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## Laser Power as a Function of Operator Controls

Recently +Ned Hill replaced his digital control panel with an analog one.
In the process he was thorough enough to take some measurements of the digital panels effect on laser power. Since Ned replaced the laser and the LPS this data may well describe an ideal K40 machine.
• %PWM,
• Control Voltage (on the LPS-IN pin)
• Laser Current
The +Ned Hill post and associated data are here and copied below for reference:

This data shows the important relationship between the digital panels setting [%] and its relationship to the control voltage [V(G-IN)] on the LPS-IN pin and in turn the lasers power level. The LPS-IN signal results in the laser current seen at the ma meter [mA].

Multiple Linear Regression models can be constructed that more show us these relationships in mathematical form. Perhaps these simple math equations can help us predict the K40's performance and therefore more accurately choose settings.

I ran linear regressions on the above data to see if rational models could be derived to describe the laser powers behavior.

### How Digital Panel Setting Control Laser Current Behavior

A regression was calculated using column 1 and 2 in the data above. The below equations represent a model of the relationship between panel settings and the resulting laser current.

equation 1: Tube Current = Digital Panel % * .2784 {R^2 = 0.996}**
equation 2: Digital Panel % = Tube Current/.2784

You can use these equations to estimate the laser current for a given digital panel setting or alternately estimate what panel settings will result in a what laser current.

The **R^2 value and this graph shows that the equations above should be pretty good predictors of laser current for a given panel setting.

Note: the equation above predicts that at 100% Neds laser should draw approx 28ma of current.

### How The Pot*** Setting Controls Laser Current Behavior

A regression was calculated using column 3 and 2 in the data above. The below equations represent a model of the relationship between panel settings and the resulting laser current.

equation 3: Tube Current = Control Voltage * 5.24 {R^2= .999]**
equation 4: Control Voltage = Tube Current/5.24

You can use these equations to estimate the laser current for a given pot setting or alternately estimate what pot settings will result in a what laser current.

The **R^2 value and this graph shows that the equations above should be pretty good predictors of laser current for a given panel setting.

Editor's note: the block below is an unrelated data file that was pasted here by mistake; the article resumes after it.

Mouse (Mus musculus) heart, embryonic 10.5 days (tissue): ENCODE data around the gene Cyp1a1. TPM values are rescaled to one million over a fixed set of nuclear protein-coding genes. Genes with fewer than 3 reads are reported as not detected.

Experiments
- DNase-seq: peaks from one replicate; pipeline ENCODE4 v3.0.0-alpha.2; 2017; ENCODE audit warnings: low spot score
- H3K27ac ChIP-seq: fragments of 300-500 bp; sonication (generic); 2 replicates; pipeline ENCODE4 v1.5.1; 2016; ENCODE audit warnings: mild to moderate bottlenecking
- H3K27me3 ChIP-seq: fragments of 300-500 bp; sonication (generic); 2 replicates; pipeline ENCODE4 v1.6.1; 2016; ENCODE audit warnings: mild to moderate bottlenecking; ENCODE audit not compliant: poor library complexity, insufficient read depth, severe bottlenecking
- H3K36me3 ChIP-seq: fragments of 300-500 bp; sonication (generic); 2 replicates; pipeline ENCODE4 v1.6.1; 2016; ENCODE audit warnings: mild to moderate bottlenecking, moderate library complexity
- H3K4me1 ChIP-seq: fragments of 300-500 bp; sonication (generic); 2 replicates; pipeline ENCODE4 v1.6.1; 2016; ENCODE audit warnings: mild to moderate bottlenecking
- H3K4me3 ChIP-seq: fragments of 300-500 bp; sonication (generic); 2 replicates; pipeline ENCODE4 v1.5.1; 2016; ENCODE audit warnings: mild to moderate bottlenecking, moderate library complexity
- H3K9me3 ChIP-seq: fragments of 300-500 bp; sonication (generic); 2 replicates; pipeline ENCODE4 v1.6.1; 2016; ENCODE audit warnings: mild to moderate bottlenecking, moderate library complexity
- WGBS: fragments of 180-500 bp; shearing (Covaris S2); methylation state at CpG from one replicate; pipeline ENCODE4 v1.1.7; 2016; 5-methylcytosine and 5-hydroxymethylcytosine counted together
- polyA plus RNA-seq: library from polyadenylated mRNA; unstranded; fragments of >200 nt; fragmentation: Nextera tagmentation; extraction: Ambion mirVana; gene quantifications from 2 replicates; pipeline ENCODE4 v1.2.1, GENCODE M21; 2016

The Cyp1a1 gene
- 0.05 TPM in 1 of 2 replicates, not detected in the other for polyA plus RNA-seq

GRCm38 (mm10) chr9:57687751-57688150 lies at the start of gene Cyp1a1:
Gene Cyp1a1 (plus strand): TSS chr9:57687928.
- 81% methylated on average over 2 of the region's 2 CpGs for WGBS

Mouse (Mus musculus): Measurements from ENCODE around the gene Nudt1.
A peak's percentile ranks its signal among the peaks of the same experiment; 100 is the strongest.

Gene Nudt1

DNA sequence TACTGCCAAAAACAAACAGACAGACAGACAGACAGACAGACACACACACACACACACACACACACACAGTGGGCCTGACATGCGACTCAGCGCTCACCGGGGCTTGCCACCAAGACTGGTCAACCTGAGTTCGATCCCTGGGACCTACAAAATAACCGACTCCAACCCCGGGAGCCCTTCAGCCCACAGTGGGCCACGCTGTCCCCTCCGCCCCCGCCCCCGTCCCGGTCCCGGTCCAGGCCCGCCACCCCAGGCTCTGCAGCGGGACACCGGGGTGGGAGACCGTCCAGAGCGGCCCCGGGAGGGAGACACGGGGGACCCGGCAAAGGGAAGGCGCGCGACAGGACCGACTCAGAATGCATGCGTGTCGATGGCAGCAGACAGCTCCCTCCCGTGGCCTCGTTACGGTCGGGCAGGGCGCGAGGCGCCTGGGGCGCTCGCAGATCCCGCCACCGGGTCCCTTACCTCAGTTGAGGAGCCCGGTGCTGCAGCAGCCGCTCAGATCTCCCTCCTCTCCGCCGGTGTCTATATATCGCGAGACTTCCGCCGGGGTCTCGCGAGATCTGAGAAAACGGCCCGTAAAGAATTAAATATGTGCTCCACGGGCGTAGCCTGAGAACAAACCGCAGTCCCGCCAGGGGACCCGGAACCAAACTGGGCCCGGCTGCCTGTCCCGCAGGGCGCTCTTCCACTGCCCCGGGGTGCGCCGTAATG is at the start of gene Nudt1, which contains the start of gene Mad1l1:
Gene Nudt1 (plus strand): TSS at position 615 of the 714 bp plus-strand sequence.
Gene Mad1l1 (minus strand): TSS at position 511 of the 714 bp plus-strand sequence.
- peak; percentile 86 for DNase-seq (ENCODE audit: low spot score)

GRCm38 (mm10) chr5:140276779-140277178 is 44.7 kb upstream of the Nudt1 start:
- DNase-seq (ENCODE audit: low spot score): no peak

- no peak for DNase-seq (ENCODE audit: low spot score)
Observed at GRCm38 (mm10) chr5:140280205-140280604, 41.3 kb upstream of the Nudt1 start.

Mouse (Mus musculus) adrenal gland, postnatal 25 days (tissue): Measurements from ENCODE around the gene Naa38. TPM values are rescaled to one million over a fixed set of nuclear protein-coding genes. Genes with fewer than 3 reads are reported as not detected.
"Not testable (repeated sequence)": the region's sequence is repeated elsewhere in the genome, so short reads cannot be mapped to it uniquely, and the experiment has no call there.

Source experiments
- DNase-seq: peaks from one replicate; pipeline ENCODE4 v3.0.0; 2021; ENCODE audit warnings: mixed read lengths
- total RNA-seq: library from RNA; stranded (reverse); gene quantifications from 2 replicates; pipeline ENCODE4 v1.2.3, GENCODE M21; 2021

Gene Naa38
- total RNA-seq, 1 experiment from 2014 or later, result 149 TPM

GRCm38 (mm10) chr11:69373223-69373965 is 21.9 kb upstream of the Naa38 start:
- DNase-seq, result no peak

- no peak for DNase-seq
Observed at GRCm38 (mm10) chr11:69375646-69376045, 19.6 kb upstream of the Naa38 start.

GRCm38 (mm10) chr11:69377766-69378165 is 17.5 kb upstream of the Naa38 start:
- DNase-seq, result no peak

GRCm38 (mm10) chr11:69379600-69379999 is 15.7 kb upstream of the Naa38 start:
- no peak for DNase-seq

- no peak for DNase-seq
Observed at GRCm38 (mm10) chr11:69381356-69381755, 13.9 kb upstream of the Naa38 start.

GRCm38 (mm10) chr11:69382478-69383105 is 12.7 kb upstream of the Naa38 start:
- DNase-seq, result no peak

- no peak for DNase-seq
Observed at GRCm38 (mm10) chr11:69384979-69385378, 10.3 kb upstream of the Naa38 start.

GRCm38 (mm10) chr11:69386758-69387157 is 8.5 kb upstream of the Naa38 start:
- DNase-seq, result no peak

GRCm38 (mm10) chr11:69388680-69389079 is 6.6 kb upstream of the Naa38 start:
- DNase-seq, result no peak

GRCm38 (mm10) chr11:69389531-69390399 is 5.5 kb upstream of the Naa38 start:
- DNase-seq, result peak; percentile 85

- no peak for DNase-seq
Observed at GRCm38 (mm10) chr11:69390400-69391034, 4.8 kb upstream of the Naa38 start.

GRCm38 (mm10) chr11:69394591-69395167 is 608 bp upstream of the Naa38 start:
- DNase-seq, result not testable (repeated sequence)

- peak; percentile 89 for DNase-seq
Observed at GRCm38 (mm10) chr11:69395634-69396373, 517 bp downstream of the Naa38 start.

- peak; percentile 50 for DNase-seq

Note: The equation above predicts that Neds laser should draw 26.2 ma with the IN voltage at 5vdc.

*** the pot is sometimes called "Current Regulation" on stock machines that come with a pot.

## How Do I Know What the Pot Setting Is?

Good question! The equation above uses "Control Voltage" as one of the variables so how do you know that value? Install a DVM on the POT. It tells you the control voltage it presents at the LPS-IN pin.

To use this schema read or set the pot until the DVM reads the voltage [control voltage] you calculated using equation 4 above.

Statistical models are based on empirical data like that given in this post can be in error in a few ways, garbage-in-garbage out.
+Ned Hills data is likely "IDEAL" since it was taken with a new tube and LPS. As such it should be a great reference as to what a K40 machine can do.

Here are some sources of error (assuming I did the math right):
• Your LPS is weaker than Neds new one
• Your Digital panel is defective
• The 5v supply used to drive the LPS-IN pin is an incorrect value
• Your tube is weaker than Neds new one

## Local vs Programmatic Control

When firing the laser from the control panel the power is entirely controlled by the Digital Panel or Pot Settings. Therefore the equations above apply.

However when under programmatic control from a PWM signal on the LPS-L pin the lasers power control is more complex. Its power is the product of the controller PWM % and the control voltage on the LPS-IN pin.

### Using the Digital Panel To Set Laser Power

Laser current = (PgmPwr/100) * (DigitalPanel * .2784)

whereas:
• PgmPwr = the power setting in the control software as a percent
• DigitalPanel = the setting on a K40 digital panel as a percent

### Simple Example:

- DigitalPanel is set to 100%
- Lightburn power setting is 50%

Laser current = (50/100) * (100*.2784)
Laser Current = .5 * 27.8
Laser Current = 13.9 ma

With the above settings when you push the test button you should see the meter read 27.8 ma
When running from program control you will run much less than 27.8 since the static value set by the digital panel will be reduced by any program setting less than 100%.

### Using The POT To Set Laser Power

Laser current = (PgmPwr/100) * (ControlVoltage* 5.24)

whereas:
• PgmPwr = the power setting in the control software as a percent
• ControlVoltage = the voltage on the LPS-IN pin as set by the pot

### Simple Example:

- Pot is fully on i.e. LPS-IN = 5vdc
- Lightburn power setting is 50%

Laser current = (50/100) * (5*5.24)
Laser Current = .5 * 26.2
Laser Current = 13.1 ma

If you expect your system to act exactly like +Ned Hill's then yes this may just be interesting information about Ned's machine. If however you value this information as a model of an ideal K40 machines laser power control behavior more value can be extracted.

### Ideas I have for using this knowledge are:

After taking a few settings *** on a machine you may;
• See how close it performs to ideal
• Create a model to match your actual machine by factoring the ideal model
• Use the model to aid in choosing operational power settings
• Attain a gauge to track your machines performance as it wears out
• Troubleshoot laser control problems without electrocuting yourself
*** take 3 measurements of laser current vs control voltage or digital panel settings.

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